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The Pamphlet Collection of Sir Robert Stout: Volume 78

Loading the Dice

Loading the Dice.

Before proceeding further, it may be as well to dispose of one cruel misconception, which has been created to Mr. Meikle's prejudice by the form of the first two issues and the formal character of the Commissioners' answers thereto.

These issues were:—
1.Whether the conviction of the said William Lambert for perjury established the innocence of the said John James Meikle ?
2.Whether the conviction of the said William Lambert raised a reasonable presumption that the said John James Meikle was innocent or that he was wrongfully convicted?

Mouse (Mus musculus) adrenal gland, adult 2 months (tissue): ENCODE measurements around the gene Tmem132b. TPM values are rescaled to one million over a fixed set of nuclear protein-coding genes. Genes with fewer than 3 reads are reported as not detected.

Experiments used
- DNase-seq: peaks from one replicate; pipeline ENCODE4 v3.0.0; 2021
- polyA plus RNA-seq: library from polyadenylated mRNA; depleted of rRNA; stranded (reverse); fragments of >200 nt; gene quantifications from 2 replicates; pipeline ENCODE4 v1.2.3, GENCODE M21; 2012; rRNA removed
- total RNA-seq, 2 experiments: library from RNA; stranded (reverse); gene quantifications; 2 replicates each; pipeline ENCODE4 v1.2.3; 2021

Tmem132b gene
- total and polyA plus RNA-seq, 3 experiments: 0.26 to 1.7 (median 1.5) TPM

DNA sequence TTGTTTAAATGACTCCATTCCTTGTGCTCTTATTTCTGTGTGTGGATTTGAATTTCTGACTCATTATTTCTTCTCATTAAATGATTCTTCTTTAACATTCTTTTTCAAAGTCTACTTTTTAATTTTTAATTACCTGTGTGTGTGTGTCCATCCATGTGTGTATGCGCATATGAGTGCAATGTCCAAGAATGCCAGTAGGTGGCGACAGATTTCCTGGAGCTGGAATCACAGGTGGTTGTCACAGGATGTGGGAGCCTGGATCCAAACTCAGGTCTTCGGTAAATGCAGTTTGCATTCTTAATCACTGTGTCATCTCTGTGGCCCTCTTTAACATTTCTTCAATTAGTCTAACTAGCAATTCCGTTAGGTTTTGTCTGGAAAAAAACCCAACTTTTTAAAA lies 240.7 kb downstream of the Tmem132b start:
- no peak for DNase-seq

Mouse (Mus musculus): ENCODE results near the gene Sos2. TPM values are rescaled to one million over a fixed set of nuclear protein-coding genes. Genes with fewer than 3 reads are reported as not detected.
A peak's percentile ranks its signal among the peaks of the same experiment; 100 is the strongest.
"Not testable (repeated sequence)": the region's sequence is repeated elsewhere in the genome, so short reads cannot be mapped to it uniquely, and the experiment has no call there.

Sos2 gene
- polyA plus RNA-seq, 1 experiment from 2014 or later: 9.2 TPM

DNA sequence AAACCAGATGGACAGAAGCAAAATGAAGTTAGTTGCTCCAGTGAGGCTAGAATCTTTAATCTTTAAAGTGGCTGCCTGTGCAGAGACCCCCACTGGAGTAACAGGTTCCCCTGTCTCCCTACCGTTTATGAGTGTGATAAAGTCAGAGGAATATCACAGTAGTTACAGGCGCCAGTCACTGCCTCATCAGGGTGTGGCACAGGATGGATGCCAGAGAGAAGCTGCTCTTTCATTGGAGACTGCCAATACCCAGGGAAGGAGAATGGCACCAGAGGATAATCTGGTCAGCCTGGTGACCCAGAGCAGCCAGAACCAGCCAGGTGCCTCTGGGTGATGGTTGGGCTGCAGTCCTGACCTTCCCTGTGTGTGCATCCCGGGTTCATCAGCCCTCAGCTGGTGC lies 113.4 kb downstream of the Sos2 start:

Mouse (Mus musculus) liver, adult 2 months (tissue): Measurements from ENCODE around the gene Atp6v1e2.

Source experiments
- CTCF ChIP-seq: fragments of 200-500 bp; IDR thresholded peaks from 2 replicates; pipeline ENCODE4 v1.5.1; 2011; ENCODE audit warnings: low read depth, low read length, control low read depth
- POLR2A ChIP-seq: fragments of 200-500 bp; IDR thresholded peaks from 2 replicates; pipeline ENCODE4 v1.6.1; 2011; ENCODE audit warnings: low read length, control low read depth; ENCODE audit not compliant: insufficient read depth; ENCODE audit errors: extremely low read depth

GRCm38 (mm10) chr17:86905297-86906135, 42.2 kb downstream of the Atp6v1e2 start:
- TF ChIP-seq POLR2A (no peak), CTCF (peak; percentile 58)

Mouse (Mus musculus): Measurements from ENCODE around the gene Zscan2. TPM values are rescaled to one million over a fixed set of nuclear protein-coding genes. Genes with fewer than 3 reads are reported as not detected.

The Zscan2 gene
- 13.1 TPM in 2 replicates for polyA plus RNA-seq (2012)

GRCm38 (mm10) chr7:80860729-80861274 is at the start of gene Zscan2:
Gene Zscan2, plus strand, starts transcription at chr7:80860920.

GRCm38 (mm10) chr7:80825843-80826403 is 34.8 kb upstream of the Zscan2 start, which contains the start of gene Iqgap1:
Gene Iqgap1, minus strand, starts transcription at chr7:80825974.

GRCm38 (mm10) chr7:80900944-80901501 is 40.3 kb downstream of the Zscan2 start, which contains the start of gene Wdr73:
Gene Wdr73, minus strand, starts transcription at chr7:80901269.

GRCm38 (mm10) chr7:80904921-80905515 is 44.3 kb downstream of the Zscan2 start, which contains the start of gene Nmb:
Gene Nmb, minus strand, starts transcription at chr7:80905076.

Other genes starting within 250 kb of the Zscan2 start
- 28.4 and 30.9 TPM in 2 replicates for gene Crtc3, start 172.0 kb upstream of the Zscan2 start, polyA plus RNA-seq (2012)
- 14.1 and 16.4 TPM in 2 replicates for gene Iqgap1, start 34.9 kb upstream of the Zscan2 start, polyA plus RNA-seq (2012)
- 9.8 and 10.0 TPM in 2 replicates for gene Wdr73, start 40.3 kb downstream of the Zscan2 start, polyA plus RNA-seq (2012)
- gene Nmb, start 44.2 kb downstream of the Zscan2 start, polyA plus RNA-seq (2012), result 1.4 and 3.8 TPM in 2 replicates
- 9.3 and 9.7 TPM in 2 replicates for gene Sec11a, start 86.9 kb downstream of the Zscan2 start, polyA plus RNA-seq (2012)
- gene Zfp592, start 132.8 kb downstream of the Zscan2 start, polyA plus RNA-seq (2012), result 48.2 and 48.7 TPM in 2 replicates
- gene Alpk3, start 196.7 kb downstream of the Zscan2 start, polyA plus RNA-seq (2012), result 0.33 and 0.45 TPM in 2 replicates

Both questions were utterly absurd, as any lawyer most laymen would see at a glance. Lambert's conviction not in itself either prove Meikle's guilt or raise any reasonable presumption of his innocence. Lambert's conviction did not in itself even prove his own guilt, though the evidence on which it was based might suffice to prove both Lambert's guilt and Meikle's innocence. The injustice of such issues pointed out by the Meikle Committee as soon as a draft of proposed Commission was submitted to them by the late Premier. "We are advised," they wrote to Mr. Seddon, "that the first of the questions to be submitted ... is from a legal standpoint a sheer absurdity, and that it must be decided in the negative by any legal tribunal on technical grounds which will leave the merits of either conviction absolutely untouched, (See "Evening Post," 26th March, 1906.) An amendment of these issues was promised by Mr. Seddon, but never That the omission was a bona fide oversight was, however proved both by the recital in the preamble to the Commission that the enquiry was "for the purpose of arriving at a final conclusion and settlement in respect of the claims or alleged claims of the said John' James Meikle," and by the consent of counsel for the Crown to the Commissioners' decision to treat the guilt or innocence of Meikle as the real issue.